Burleson has a lot of experience from which to draw. He’s played with Randy Moss and Calvin Johnson, two of the most gifted receivers in the NFL’s recent history. He believes Gordon belongs in the same conversation.
Gordon led the league with a franchise-record 1,646 receiving yards last season.
“You only get so many guys every few years that redefine the position and he’s one of those guys,” Burleson said. “He’s not your traditional receiver. There’s Calvin and there’s Randy, these guys were hit with that special stick and God blessed them with attributes you can only create in video games.
“For him to miss any time, it’s a loss for everybody in general, fans especially. The hope is that he’s on the field. What I want to try to get him to understand is if he harnessed what he has and what he’s been gifted with, he’s going to be trouble in this league for a long time.”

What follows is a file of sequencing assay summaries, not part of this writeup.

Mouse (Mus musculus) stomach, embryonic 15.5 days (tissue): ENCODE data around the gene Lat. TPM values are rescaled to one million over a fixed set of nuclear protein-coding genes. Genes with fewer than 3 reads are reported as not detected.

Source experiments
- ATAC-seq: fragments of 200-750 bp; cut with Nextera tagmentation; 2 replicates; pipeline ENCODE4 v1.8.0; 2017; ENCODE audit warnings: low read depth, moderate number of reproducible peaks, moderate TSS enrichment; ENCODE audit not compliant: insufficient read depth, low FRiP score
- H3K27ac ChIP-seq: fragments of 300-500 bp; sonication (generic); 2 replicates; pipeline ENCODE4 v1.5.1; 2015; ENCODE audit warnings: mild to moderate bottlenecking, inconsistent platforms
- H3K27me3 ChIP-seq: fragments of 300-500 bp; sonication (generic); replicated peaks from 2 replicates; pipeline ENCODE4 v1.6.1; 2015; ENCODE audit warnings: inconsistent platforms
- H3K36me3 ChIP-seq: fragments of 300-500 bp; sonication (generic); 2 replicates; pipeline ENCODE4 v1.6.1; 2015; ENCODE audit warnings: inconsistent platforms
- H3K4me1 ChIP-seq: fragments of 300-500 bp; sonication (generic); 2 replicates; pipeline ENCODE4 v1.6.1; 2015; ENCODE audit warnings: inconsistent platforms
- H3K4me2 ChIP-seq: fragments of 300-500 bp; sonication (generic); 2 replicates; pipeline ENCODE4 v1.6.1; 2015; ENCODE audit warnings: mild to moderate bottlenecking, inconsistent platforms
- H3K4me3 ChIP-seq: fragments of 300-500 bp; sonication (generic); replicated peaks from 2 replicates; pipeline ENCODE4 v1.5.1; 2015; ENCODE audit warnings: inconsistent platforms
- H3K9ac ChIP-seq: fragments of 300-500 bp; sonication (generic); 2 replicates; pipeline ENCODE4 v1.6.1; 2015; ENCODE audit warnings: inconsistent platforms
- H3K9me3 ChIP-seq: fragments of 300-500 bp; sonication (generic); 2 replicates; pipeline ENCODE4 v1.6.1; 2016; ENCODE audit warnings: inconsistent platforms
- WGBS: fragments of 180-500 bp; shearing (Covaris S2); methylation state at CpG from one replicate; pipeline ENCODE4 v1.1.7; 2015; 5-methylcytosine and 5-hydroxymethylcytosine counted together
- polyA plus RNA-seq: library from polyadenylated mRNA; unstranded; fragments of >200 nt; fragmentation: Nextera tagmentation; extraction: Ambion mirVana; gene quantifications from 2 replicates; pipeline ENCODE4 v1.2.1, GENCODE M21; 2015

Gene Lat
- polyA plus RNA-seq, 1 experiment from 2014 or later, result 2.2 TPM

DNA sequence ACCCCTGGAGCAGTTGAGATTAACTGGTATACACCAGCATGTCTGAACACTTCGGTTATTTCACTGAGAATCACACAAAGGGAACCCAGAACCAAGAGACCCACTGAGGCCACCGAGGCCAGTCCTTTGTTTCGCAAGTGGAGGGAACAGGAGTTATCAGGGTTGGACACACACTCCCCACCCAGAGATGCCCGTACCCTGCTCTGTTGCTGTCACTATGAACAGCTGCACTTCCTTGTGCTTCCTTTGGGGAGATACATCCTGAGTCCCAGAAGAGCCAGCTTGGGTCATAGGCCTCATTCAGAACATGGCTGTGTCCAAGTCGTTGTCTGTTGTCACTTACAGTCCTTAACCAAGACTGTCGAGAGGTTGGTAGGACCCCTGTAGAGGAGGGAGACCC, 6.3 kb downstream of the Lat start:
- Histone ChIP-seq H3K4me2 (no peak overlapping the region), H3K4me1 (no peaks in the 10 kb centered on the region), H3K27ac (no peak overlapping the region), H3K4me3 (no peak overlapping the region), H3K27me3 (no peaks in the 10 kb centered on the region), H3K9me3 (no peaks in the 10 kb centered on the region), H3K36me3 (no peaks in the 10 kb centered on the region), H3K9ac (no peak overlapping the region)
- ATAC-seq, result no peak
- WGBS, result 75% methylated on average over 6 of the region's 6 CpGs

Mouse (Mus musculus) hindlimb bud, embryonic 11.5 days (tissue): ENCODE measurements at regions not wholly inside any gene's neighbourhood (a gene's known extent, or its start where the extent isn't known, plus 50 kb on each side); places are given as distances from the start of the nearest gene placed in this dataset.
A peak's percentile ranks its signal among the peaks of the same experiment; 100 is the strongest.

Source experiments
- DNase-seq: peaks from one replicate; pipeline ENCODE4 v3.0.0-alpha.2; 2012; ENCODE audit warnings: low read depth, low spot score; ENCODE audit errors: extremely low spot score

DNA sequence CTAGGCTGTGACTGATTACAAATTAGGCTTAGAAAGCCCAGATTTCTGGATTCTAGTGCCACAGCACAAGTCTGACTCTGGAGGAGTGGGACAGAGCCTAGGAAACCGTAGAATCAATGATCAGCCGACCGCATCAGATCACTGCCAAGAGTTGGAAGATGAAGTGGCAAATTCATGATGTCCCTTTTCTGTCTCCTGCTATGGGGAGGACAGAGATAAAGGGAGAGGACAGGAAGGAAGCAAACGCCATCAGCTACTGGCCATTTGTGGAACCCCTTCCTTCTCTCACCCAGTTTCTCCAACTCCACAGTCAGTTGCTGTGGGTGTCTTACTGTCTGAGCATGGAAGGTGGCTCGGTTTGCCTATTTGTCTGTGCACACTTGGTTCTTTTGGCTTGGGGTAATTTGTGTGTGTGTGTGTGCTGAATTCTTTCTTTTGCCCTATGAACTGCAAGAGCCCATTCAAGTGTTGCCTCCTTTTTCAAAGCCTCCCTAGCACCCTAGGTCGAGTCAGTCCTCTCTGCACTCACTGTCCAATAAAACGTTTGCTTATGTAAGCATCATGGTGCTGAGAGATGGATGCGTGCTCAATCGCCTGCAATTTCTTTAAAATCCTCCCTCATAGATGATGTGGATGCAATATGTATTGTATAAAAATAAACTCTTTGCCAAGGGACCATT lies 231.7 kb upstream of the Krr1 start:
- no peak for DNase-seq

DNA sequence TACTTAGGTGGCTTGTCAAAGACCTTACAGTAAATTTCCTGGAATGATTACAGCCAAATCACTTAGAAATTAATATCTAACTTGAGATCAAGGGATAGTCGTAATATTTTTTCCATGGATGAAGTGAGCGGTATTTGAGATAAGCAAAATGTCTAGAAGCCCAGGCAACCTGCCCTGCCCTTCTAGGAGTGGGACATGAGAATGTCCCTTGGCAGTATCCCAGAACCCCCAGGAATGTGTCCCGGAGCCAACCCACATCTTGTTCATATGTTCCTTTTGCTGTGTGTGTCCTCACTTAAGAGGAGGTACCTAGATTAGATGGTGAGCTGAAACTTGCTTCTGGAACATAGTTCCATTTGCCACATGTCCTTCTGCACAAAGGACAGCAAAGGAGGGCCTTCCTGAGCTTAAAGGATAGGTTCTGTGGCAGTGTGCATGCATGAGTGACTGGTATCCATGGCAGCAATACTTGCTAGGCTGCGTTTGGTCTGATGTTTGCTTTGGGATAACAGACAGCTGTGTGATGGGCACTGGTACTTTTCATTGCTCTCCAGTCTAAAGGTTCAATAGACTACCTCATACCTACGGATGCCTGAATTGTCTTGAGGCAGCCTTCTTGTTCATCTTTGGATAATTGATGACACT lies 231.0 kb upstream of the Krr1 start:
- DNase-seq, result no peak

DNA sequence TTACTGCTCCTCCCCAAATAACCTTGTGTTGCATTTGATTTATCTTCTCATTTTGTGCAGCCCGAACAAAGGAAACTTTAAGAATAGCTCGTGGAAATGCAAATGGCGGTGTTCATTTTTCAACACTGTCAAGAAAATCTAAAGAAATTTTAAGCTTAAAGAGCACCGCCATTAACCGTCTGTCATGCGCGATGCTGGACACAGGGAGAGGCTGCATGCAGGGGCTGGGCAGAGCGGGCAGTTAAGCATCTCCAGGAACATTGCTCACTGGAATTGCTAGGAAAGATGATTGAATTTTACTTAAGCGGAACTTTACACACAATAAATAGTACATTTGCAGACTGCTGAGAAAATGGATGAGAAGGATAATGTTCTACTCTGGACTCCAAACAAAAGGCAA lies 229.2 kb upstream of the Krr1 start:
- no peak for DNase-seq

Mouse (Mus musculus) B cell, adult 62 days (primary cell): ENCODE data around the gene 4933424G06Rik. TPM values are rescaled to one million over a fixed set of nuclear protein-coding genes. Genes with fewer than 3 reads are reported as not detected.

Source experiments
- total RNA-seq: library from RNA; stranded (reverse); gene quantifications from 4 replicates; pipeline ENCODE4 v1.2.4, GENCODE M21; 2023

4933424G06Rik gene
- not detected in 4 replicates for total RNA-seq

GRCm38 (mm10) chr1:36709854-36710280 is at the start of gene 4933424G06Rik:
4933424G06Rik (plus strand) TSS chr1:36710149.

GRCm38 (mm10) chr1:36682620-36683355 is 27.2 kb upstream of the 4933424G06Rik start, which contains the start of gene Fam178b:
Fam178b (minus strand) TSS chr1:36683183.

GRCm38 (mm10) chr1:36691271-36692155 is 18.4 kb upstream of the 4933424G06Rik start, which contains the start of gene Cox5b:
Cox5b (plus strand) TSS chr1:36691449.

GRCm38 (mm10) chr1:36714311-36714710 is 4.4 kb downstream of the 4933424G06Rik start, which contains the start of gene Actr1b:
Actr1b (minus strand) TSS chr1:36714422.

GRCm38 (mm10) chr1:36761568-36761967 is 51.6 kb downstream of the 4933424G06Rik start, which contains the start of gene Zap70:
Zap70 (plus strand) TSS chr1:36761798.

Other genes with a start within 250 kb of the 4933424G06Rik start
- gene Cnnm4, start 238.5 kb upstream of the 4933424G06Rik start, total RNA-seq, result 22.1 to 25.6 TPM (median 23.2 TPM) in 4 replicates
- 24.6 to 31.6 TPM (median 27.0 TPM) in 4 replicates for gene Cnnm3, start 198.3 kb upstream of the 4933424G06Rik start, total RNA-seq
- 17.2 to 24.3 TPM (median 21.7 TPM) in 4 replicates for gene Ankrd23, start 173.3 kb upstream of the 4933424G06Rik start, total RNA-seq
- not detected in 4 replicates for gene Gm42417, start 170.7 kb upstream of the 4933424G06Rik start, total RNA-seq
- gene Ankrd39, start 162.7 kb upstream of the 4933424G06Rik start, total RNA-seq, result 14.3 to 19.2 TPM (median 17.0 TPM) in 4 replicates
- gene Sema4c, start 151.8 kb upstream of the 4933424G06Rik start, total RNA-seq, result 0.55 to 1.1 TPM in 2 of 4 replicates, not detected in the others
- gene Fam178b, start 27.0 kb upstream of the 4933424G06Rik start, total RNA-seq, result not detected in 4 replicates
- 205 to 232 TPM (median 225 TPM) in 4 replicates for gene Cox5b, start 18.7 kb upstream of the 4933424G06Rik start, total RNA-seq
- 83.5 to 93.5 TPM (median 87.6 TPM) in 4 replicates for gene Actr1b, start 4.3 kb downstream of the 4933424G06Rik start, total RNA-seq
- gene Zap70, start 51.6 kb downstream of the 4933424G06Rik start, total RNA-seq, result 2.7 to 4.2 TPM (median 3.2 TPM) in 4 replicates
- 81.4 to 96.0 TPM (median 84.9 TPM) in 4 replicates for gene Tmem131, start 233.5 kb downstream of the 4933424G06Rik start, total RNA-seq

If Gordon misses significant time, Burleson, slot receiver Andrew Hawkins, Travis Benjamin and veteran pickups Miles Austin and Earl Bennett will be asked to carry the load at wideout.
“Gotta make some plays, man. Simple,” Burleson said. “I’m about to be 33 in August, so if I get the opportunity to step up to the forefront and hold down the fort for as long as it may take, I’m sure I’m going to make some plays and have people out here in Cleveland understand that I’m a playmaker. And then if he steps back in, I’ll take a backseat.
“It’s the next guy up and you gotta embrace the opportunity. It comes in different ways, with injuries, it comes with illness and it comes with all kinds of things so this is another situation.”
Cameron was second to Gordon on the Browns last year with 80 catches for 917 yards and seven touchdowns. He may be asked to do even more this season.
“Obviously if you lose the leading receiver in the NFL it’s not the best thing in the world for your offense,” Cameron said. “But Kyle (Shanahan, coordinator) will find a way to fill the void. If that’s me getting more reps and opportunities, I’m happy. That’s what you want in the NFL. You want the reps. You want the ball.
“If that’s the case this year, I’ll be more than willing to put the team on my back. The bigger the role, the better for me, I would say.”